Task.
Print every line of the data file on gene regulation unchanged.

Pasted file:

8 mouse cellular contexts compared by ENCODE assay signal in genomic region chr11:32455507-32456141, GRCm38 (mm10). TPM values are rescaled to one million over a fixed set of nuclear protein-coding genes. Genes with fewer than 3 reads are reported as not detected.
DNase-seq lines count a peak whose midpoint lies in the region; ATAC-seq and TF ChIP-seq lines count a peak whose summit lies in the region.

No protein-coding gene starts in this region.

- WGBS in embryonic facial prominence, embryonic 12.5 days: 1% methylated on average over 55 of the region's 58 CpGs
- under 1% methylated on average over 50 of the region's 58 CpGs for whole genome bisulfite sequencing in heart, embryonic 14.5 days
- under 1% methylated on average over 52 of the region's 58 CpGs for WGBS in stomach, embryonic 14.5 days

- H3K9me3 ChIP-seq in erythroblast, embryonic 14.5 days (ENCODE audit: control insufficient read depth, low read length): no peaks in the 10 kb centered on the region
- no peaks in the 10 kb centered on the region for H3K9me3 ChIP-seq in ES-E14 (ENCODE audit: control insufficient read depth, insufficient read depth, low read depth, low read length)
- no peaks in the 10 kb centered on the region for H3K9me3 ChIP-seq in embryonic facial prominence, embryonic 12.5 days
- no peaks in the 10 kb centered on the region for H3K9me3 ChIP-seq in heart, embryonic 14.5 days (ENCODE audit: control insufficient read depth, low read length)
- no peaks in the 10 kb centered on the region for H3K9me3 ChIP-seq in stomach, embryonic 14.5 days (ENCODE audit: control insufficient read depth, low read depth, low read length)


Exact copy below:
8 mouse cellular contexts compared by ENCODE assay signal in genomic region chr11:32455507-32456141, GRCm38 (mm10). TPM values are rescaled to one million over a fixed set of nuclear protein-coding genes. Genes with fewer than 3 reads are reported as not detected.
DNase-seq lines count a peak whose midpoint lies in the region; ATAC-seq and TF ChIP-seq lines count a peak whose summit lies in the region.

No protein-coding gene starts in this region.

- WGBS in embryonic facial prominence, embryonic 12.5 days: 1% methylated on average over 55 of the region's 58 CpGs
- under 1% methylated on average over 50 of the region's 58 CpGs for whole genome bisulfite sequencing in heart, embryonic 14.5 days
- under 1% methylated on average over 52 of the region's 58 CpGs for WGBS in stomach, embryonic 14.5 days

- H3K9me3 ChIP-seq in erythroblast, embryonic 14.5 days (ENCODE audit: control insufficient read depth, low read length): no peaks in the 10 kb centered on the region
- no peaks in the 10 kb centered on the region for H3K9me3 ChIP-seq in ES-E14 (ENCODE audit: control insufficient read depth, insufficient read depth, low read depth, low read length)
- no peaks in the 10 kb centered on the region for H3K9me3 ChIP-seq in embryonic facial prominence, embryonic 12.5 days
- no peaks in the 10 kb centered on the region for H3K9me3 ChIP-seq in heart, embryonic 14.5 days (ENCODE audit: control insufficient read depth, low read length)
- no peaks in the 10 kb centered on the region for H3K9me3 ChIP-seq in stomach, embryonic 14.5 days (ENCODE audit: control insufficient read depth, low read depth, low read length)